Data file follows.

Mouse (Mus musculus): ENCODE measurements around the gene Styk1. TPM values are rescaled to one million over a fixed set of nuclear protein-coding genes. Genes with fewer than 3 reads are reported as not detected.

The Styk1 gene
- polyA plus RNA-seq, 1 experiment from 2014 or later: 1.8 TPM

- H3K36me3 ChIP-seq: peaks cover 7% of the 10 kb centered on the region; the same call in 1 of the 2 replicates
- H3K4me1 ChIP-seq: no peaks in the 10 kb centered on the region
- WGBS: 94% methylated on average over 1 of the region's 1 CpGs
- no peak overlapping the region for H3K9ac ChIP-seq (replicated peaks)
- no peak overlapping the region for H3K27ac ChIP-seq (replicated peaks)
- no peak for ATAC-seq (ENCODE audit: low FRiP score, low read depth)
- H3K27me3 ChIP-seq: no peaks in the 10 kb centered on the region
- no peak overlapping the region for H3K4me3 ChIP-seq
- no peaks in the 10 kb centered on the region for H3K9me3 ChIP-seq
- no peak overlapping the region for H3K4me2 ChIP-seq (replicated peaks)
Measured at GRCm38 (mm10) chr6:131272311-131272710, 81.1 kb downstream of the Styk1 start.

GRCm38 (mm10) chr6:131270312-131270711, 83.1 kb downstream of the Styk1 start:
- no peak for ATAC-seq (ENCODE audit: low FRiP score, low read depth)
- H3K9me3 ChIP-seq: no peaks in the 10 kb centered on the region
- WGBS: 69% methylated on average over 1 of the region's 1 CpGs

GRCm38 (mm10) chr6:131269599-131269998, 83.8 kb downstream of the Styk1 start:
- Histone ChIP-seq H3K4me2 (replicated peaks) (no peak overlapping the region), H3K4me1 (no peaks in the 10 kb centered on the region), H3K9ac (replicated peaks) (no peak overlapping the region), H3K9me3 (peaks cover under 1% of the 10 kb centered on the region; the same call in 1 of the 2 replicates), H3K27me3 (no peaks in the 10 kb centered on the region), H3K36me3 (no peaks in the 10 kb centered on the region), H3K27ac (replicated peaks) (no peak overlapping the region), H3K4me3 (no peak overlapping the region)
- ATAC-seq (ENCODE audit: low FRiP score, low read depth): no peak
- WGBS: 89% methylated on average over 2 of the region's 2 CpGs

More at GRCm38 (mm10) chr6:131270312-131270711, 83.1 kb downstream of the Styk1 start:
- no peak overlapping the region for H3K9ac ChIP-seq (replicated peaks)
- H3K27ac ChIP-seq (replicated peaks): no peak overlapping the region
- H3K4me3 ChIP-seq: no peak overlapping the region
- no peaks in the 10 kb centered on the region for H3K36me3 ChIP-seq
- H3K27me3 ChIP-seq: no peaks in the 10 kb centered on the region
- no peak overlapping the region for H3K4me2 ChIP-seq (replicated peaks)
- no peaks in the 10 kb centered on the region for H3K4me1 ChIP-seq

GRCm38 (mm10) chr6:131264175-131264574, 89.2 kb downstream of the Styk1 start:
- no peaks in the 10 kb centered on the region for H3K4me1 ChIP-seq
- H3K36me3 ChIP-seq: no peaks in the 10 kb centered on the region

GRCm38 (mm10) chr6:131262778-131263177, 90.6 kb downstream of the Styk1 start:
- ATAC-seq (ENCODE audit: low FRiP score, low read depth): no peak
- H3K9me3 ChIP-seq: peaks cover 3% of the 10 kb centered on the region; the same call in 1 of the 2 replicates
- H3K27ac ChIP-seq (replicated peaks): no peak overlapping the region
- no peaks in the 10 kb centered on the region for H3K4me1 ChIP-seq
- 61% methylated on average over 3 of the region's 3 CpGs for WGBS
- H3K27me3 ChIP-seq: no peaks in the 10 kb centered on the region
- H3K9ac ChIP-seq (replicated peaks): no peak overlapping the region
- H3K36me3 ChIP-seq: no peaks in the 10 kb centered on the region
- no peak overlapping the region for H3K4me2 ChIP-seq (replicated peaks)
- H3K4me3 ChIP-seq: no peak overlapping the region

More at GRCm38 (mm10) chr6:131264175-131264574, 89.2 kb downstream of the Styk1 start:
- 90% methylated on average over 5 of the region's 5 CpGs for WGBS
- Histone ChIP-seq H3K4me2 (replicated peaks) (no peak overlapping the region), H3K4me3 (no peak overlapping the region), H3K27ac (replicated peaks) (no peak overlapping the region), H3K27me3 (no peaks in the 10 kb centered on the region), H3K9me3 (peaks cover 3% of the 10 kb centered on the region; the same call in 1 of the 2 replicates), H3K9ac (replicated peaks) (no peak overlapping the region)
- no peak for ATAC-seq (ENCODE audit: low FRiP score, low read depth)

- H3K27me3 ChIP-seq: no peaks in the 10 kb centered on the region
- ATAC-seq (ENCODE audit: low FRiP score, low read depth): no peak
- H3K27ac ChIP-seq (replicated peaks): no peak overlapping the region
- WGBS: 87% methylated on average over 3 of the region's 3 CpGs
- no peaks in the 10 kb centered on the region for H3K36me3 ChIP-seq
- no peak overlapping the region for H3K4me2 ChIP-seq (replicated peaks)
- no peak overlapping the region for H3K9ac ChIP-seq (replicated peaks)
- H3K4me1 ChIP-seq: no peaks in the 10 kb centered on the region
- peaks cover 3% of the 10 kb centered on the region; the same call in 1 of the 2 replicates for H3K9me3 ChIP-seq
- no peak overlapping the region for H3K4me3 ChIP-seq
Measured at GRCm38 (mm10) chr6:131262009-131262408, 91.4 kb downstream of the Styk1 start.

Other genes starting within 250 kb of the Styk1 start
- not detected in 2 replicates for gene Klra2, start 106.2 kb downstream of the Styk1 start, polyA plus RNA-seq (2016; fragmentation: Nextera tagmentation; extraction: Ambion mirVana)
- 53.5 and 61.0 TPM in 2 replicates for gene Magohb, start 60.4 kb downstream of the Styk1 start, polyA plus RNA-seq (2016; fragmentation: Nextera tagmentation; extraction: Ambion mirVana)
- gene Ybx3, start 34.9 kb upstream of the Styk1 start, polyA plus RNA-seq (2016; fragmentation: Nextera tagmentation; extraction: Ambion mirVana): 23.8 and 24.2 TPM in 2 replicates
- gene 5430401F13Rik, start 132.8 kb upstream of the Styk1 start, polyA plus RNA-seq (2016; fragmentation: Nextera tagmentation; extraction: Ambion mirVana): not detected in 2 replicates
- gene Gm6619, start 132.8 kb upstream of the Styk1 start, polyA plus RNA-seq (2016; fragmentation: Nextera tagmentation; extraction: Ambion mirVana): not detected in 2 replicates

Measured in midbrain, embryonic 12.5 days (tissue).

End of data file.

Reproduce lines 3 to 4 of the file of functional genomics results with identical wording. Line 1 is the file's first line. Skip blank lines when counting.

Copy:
- polyA plus RNA-seq, 1 experiment from 2014 or later: 1.8 TPM

- H3K36me3 ChIP-seq: peaks cover 7% of the 10 kb centered on the region; the same call in 1 of the 2 replicates